This morning I had the pleasure of attending a “Breakfast Buzz” event in Zurich held by the Swiss African Business Circle. They partnered with Djembe Communications, a comms agency focussed on “amplifying an African narrative founded on opportunity, growth and innovation”, to put on this event entitled “Leveraging African know-how in Switzerland”.
Switzerland is not known for it’s African endeavours, but in recent years there has begun to be an understanding that the African continent has great potential as a market place. Companies are beginning to reach out their tentacles and venture tentatively into Africa, ignoring the negative African stereotypes that have permeated into business thought in Switzerland. But once there, how exactly can companies leverage, and enable local talent to drive their African subsidiaries forward, and ultimately benefit the entire company.
It is not an easy question to answer, and with cultures varying so differently, not only between Switzerland and Africa, but within the continent itself, there is no set system in place that works everywhere. But, what we do know is that there is talent in Africa. Throughout this blog you (if you have read it all, and I urge you to do so!) you will have seen incredible creativity and ingenuity across the continent, and amazing engineering skills to bring those creations to life. But how do companies access and leverage talent, which is highly sort after?
The two speakers at today’s event, Yvonne Bettkober, who sits on Microsoft Switzerland’s board and comes originally from Cameroon, and Charles Thiemele who is leading AOT into West Africa, both spoke of the challenges and potential of Africa to multinationals outside of the continent. It is African’s like Yvonne and Charles that are part of the solution in creating an atmosphere in which non African companies wish to invest in the continent. It is their professionalism and expertise, which, in their senior positions, is being showcased to industries who have not seen many African leaders excelling.
Yvonne may be based in Switzerland today, but she has worked extensively in the African market, as has Charles. Both of them recognised that there are challenges in finding and keeping talent in Africa, especially if there is separation between the head office, the African department, which is often tagged on with the Middle East and Europe, and the location in Africa. It is often an issue when Africa is just tagged on to a department, because often it means that opportunities get lost because the continent is not a priority. It may be challenging in the initial stages, but the most beneficial way to do business in Africa is to open an office there. As a member of the audience from Syngenta mentioned, it is these initial stages that can often be the time consuming difficult ones,. In his example, someone had already taken the Syngenta name in Nigeria, which they needed to overcome with a kindly written legal letter.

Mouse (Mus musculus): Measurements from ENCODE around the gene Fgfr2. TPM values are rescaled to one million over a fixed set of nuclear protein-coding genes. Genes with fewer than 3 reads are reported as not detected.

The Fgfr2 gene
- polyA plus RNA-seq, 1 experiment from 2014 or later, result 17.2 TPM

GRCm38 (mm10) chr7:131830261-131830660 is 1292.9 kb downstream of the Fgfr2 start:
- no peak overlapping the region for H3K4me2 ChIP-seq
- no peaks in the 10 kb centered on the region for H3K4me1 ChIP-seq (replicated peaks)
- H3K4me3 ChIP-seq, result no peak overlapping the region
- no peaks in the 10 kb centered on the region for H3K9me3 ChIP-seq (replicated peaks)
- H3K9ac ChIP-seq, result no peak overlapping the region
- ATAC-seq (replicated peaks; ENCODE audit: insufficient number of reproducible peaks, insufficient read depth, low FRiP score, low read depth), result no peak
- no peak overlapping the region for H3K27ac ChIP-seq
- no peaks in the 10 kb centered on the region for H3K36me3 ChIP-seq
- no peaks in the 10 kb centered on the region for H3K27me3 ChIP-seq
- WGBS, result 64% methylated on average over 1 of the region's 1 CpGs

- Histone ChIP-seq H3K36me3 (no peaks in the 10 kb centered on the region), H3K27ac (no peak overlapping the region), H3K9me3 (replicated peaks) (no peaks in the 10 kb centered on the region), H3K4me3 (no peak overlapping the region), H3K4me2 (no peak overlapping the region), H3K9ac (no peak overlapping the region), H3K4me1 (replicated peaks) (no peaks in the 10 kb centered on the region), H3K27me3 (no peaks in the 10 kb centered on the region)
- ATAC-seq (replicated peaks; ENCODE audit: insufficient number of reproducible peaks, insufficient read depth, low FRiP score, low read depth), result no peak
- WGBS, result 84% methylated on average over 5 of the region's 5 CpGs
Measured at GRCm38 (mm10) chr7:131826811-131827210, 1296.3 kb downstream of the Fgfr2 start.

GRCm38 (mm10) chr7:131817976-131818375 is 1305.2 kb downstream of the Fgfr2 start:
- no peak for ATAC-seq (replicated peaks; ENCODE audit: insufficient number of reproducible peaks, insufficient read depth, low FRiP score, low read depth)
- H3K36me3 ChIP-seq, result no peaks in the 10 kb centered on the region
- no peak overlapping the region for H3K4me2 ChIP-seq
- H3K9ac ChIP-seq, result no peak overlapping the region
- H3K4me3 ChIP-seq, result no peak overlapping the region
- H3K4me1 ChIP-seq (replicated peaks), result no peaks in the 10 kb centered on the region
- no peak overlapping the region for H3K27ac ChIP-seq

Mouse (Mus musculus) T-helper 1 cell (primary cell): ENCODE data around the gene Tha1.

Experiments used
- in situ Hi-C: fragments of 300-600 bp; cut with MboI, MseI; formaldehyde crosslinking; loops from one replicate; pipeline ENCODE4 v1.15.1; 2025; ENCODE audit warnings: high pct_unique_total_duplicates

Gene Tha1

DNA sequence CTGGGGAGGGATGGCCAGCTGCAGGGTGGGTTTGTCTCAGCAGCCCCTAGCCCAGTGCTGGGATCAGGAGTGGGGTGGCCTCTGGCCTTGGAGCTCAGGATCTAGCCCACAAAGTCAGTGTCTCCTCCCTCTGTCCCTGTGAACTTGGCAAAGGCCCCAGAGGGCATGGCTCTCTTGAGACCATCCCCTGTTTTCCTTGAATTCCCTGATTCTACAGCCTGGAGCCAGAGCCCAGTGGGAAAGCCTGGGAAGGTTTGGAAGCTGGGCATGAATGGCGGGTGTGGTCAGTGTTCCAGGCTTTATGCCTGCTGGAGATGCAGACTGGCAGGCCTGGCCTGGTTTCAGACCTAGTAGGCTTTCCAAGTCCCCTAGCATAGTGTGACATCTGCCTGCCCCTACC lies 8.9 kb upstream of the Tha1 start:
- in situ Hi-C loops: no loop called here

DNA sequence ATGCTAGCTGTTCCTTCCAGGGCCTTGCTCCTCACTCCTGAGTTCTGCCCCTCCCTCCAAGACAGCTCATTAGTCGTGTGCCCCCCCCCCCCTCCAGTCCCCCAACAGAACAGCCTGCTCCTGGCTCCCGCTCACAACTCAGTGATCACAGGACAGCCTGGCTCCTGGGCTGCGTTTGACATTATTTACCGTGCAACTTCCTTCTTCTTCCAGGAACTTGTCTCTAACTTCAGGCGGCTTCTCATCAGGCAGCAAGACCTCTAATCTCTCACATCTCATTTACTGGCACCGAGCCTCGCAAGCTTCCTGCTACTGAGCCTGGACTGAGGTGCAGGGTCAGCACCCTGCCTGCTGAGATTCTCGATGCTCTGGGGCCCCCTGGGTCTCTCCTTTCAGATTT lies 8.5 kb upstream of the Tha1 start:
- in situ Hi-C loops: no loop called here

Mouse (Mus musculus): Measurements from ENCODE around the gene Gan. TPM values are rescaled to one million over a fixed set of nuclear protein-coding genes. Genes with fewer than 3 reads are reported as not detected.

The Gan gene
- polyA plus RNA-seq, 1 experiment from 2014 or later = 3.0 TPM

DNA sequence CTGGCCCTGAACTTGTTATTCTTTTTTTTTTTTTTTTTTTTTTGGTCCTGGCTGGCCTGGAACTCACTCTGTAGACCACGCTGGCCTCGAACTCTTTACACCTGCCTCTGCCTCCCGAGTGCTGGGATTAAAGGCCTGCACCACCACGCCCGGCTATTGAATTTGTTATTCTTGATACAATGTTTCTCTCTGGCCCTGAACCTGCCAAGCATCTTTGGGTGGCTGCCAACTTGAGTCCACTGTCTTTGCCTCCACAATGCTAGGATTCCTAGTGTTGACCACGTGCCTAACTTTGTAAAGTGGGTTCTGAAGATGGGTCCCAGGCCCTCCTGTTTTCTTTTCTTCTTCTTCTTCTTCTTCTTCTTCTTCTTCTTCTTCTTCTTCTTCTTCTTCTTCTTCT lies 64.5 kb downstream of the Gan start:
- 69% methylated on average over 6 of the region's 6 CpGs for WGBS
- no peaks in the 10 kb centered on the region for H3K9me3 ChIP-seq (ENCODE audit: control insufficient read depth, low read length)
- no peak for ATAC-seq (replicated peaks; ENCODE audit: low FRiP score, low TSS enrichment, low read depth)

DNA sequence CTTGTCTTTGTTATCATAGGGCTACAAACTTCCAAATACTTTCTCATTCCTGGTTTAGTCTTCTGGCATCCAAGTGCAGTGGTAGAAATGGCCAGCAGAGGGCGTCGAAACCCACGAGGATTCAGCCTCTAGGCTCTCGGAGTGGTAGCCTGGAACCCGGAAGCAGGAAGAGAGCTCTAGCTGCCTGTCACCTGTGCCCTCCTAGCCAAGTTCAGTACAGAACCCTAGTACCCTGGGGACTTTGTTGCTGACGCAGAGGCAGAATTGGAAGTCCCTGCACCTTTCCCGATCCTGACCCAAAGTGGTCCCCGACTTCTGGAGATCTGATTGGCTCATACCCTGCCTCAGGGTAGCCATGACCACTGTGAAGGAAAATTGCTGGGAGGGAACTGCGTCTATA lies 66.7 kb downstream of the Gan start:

But after these stages, a company can begin to make a name for itself in Africa, enabling the expert local labour force to develop.In the case of Microsoft, with the 4Afrika initiative, which I discussed last week in a blog about Aid Vs Investment, they have gone into Africa with no current thought of making sales. They are there to open the market, enable people to learn, get connected and develop themselves. The more people and businesses online, the more there are to buy Microsoft projects.
The talent in Africa is immense, and there is a pot of talent to tap into. Cultural differences may cause some challenges in finding the right fit for for the company culture. Having said that, the African workforce is incredibly adaptable and innovative. In many cases far more so than workforces in Europe and America. In my opinion you need a bridge between the two cultures. Often that comes in the form of someone from outside of the continent that understands the culture of the local office, or vice versa, a local that has experience in other markets around the world.
Finally, very importantly and very relevant to Inventive Africa, technology needs to be harnessed within the African business setting. From farms to large multi nationals, technology can be exploited in Africa which ever the setting. There are also lots of opportunities in the tech setting for companies from outside of Africa. Yvonne Bettkober rightly said, that even though there may not be an ideal mobile penetration in Africa percentage wise, even a small percentage in Africa is a huge amount of people. In Nigeria there are over 90 million internet users! Compare that to the Swiss population of 8 million, or even the British population of 65 million, you can see the potential of the online market! Whether for marketing, education, entertainment or business, technology, and in particular mobile phones and internet offers a big opportunity for companies inside and outside Africa. It is just a case of utilising the local expertise.
Usually we promote African innovation, or innovation directed at Africa. We talk about African solutions to African problems. But, there is a place for the major companies to make change in Africa. By developing the skill base of the youthful population and sharing knowledge, local populations will be enabled in great numbers to push forward their industries and nations and showcase Africa to the world.
Thank you to SABC for inviting me along to the event, it was very interesting!
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